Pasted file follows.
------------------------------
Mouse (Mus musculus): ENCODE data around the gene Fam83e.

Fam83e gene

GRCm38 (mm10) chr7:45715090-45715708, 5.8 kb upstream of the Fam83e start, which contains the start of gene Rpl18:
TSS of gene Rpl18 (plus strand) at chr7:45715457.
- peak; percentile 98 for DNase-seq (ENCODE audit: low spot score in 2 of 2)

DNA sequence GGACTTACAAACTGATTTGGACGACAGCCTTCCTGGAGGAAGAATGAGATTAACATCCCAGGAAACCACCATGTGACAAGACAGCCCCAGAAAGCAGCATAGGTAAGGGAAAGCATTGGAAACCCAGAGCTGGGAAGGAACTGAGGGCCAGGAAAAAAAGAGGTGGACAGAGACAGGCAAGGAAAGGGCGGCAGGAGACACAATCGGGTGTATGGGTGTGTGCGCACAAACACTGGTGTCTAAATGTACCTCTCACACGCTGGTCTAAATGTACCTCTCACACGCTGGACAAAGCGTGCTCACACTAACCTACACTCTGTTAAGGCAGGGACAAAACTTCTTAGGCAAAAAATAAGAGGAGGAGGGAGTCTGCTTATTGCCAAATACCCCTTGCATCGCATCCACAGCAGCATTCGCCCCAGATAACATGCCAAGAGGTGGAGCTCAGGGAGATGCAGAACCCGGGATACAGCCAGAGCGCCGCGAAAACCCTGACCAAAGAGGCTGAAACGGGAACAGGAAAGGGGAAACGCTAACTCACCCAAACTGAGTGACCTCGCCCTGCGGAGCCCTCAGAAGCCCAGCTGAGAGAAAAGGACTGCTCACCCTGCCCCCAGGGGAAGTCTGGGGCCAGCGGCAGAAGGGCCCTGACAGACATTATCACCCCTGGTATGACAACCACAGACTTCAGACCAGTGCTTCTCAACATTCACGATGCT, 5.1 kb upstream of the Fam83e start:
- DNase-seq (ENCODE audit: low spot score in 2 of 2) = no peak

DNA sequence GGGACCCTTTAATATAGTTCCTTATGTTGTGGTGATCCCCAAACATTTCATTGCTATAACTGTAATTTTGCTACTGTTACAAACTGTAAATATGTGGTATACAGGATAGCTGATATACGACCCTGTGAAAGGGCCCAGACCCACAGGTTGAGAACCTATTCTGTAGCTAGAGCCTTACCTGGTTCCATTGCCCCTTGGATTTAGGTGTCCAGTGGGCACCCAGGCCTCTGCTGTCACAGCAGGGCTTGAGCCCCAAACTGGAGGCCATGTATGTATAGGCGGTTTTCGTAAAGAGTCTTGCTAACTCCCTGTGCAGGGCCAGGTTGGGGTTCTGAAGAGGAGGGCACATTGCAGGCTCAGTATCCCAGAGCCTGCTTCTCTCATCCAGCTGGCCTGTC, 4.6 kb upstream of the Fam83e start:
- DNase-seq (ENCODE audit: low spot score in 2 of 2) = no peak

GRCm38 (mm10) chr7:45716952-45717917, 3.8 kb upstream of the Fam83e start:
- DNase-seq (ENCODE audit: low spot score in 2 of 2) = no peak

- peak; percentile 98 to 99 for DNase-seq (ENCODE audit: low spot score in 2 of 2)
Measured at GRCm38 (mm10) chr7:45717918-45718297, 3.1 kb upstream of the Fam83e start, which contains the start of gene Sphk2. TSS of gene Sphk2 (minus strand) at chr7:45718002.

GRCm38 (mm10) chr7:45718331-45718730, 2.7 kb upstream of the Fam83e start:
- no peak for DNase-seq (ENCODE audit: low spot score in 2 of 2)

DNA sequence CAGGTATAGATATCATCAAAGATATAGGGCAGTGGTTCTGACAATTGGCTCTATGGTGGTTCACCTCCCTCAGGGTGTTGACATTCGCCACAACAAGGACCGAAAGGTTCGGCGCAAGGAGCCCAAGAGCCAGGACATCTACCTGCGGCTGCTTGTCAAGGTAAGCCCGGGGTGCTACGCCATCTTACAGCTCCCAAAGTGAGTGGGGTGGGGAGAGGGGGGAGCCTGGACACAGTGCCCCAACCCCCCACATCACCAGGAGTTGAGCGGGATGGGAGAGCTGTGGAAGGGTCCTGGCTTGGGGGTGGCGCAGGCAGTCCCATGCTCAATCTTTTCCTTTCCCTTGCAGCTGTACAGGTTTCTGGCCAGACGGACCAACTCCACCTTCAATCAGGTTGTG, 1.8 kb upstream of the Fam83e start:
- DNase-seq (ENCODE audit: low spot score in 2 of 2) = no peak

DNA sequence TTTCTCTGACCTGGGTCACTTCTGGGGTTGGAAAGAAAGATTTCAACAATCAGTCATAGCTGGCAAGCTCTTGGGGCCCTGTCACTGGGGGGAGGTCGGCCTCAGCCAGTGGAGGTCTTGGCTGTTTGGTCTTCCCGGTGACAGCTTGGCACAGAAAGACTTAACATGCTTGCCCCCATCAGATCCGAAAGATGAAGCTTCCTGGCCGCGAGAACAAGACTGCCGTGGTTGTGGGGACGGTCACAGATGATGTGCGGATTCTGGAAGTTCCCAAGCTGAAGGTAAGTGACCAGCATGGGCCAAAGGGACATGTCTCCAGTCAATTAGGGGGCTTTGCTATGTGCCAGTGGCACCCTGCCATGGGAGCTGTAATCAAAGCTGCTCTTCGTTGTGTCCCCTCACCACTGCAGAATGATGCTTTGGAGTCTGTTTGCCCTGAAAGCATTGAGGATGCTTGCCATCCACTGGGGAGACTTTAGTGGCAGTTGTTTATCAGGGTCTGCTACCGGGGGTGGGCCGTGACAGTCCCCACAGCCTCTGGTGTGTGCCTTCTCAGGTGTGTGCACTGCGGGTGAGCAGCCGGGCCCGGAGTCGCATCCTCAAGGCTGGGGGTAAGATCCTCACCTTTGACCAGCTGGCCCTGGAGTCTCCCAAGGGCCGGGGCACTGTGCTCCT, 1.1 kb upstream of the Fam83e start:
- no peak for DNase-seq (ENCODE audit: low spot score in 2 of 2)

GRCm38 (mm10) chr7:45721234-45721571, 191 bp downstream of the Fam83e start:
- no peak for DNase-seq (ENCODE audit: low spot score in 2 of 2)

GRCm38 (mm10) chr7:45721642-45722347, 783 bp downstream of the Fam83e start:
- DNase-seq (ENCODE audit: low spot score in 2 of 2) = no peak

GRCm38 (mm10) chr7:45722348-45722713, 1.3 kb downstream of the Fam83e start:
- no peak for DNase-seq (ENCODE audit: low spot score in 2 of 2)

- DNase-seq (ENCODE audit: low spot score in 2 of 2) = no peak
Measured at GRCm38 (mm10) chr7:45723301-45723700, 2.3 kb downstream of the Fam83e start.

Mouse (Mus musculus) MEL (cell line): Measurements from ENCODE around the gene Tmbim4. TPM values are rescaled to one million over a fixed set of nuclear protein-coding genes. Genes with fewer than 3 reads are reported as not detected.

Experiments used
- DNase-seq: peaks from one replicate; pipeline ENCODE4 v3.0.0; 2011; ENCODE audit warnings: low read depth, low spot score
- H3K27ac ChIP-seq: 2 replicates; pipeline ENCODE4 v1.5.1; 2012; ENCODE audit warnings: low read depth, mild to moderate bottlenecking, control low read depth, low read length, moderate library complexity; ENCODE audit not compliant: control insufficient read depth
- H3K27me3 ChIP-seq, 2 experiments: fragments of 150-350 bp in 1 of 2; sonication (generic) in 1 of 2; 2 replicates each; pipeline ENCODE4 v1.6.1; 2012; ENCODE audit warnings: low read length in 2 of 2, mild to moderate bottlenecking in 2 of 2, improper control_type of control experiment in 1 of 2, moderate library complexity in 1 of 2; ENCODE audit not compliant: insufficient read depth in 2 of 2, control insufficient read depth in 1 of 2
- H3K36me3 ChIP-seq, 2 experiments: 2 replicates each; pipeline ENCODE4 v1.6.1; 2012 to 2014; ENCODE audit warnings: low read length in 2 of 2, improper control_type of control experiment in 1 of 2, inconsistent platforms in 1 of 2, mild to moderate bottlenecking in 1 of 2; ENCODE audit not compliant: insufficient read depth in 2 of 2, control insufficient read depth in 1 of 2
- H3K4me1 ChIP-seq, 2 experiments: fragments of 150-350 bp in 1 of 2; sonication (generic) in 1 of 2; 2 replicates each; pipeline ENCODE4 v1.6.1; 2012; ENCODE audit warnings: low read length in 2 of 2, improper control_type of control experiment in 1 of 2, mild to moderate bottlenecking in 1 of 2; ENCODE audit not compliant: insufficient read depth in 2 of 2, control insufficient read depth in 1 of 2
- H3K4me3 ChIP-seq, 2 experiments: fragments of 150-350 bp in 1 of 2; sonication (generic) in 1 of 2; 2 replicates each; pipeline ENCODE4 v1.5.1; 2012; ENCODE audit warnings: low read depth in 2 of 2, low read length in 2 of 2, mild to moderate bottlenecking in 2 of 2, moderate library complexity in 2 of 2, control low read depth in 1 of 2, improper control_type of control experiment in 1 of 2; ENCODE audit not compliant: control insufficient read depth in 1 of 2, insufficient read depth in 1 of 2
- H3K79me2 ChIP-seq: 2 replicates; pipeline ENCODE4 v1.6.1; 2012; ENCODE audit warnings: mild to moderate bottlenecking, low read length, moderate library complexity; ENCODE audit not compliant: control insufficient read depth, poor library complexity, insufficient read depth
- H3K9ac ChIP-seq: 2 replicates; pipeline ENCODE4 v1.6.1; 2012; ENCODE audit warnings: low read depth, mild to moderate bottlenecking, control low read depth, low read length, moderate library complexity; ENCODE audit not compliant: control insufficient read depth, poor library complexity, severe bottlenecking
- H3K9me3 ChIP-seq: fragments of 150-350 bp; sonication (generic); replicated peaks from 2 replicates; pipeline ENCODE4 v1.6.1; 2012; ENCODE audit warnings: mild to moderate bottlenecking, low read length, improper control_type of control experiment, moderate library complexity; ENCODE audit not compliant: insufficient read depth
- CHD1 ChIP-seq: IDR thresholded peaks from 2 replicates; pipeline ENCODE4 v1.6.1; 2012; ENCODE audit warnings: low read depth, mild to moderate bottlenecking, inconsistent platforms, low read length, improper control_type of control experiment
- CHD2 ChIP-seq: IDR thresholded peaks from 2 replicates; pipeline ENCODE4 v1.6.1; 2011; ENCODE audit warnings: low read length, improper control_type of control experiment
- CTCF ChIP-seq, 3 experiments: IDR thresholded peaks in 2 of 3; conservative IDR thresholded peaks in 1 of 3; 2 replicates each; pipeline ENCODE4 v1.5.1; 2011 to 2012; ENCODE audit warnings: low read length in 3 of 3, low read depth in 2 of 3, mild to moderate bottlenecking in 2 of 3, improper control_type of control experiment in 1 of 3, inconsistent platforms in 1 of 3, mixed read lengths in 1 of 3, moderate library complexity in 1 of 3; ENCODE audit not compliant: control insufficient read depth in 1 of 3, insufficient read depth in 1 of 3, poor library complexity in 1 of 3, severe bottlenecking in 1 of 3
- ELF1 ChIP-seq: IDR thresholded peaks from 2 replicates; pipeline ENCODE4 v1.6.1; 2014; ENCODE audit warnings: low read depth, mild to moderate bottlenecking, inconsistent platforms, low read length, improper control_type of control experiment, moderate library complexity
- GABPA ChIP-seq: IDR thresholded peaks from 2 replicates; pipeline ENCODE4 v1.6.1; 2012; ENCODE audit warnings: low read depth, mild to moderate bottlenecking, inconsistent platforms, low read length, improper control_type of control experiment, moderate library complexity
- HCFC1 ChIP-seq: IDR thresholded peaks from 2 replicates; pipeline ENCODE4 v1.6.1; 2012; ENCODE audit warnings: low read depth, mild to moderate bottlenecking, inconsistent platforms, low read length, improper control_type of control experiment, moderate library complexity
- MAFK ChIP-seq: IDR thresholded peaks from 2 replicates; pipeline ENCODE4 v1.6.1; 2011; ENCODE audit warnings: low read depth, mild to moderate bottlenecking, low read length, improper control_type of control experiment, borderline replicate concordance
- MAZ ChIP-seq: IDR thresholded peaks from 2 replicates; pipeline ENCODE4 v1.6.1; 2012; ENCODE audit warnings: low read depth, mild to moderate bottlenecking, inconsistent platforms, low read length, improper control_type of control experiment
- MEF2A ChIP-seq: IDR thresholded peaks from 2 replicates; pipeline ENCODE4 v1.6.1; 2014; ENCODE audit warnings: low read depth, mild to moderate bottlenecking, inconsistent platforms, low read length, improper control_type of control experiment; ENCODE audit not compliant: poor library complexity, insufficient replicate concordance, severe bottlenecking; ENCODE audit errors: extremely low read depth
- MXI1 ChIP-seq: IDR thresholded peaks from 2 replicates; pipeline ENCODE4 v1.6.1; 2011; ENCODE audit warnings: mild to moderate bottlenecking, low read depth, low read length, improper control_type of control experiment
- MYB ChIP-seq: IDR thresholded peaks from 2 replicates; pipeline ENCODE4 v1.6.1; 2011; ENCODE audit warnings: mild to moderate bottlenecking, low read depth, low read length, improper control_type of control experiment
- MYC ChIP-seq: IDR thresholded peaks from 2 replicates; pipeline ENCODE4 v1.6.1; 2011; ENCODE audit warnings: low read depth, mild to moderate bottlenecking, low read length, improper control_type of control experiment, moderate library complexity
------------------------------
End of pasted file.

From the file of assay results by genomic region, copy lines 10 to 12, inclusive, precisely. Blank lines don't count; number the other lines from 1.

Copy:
GRCm38 (mm10) chr7:45716952-45717917, 3.8 kb upstream of the Fam83e start:
- DNase-seq (ENCODE audit: low spot score in 2 of 2) = no peak

- peak; percentile 98 to 99 for DNase-seq (ENCODE audit: low spot score in 2 of 2)